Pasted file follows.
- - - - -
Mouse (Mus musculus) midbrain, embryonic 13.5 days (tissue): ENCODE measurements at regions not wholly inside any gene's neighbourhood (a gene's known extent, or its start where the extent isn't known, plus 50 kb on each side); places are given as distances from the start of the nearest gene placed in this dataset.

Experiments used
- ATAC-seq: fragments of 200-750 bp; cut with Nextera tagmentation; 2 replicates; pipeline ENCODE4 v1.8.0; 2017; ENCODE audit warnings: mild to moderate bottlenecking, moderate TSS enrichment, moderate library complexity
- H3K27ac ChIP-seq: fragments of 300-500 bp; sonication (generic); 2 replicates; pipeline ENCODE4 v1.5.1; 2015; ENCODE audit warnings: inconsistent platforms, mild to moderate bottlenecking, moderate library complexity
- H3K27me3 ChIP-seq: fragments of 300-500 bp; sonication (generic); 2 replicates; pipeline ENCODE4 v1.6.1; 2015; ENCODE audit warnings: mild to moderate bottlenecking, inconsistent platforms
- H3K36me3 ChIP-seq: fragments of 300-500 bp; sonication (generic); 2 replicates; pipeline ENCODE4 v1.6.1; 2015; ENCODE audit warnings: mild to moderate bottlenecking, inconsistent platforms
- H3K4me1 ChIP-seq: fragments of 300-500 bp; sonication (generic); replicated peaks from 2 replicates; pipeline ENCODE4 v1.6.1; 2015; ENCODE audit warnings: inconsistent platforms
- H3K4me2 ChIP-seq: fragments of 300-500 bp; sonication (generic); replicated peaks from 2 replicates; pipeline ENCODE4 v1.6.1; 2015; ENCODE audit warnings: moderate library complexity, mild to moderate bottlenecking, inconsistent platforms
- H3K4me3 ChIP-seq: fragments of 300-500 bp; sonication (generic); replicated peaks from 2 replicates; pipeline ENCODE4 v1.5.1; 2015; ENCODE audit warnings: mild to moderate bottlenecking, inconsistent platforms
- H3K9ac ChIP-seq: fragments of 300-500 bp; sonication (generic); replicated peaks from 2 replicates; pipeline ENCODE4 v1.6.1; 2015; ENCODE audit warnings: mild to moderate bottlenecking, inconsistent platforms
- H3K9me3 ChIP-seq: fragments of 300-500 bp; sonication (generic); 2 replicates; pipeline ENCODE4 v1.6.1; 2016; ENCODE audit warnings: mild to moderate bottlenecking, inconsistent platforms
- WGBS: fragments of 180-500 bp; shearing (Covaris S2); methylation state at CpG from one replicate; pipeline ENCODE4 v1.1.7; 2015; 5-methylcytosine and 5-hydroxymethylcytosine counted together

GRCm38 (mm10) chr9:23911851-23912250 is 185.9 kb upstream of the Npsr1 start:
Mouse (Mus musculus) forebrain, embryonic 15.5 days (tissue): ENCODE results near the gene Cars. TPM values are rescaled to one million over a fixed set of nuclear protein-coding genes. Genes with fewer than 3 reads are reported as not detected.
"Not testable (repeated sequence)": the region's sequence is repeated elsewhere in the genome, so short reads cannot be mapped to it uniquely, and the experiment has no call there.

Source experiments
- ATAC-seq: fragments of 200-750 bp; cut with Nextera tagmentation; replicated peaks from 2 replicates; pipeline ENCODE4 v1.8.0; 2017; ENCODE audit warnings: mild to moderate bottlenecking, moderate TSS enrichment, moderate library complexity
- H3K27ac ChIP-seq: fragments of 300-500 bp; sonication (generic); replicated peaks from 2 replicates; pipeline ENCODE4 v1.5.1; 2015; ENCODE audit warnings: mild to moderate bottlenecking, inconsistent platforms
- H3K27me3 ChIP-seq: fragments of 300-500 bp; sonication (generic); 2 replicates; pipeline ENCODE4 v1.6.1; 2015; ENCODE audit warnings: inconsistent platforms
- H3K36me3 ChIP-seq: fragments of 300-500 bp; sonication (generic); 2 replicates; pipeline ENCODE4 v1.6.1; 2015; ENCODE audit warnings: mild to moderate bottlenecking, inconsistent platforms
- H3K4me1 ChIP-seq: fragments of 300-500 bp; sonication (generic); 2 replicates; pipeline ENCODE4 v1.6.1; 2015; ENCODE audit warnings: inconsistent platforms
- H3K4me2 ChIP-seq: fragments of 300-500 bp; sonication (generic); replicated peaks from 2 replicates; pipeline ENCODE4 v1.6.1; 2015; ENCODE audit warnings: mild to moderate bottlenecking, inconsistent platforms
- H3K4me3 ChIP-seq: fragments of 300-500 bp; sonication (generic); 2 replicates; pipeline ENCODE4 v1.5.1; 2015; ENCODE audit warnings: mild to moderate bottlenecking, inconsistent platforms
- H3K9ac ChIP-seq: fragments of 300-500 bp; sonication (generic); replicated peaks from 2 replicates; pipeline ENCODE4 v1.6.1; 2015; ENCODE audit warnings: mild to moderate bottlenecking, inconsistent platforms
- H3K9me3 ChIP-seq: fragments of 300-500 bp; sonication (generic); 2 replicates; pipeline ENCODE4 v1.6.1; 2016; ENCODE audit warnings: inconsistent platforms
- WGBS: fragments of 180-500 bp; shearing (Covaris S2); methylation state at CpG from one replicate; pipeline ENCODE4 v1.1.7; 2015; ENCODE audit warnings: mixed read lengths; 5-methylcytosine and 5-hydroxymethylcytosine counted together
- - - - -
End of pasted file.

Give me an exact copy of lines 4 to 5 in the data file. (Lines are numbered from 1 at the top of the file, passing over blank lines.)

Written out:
- H3K27ac ChIP-seq: fragments of 300-500 bp; sonication (generic); 2 replicates; pipeline ENCODE4 v1.5.1; 2015; ENCODE audit warnings: inconsistent platforms, mild to moderate bottlenecking, moderate library complexity
- H3K27me3 ChIP-seq: fragments of 300-500 bp; sonication (generic); 2 replicates; pipeline ENCODE4 v1.6.1; 2015; ENCODE audit warnings: mild to moderate bottlenecking, inconsistent platforms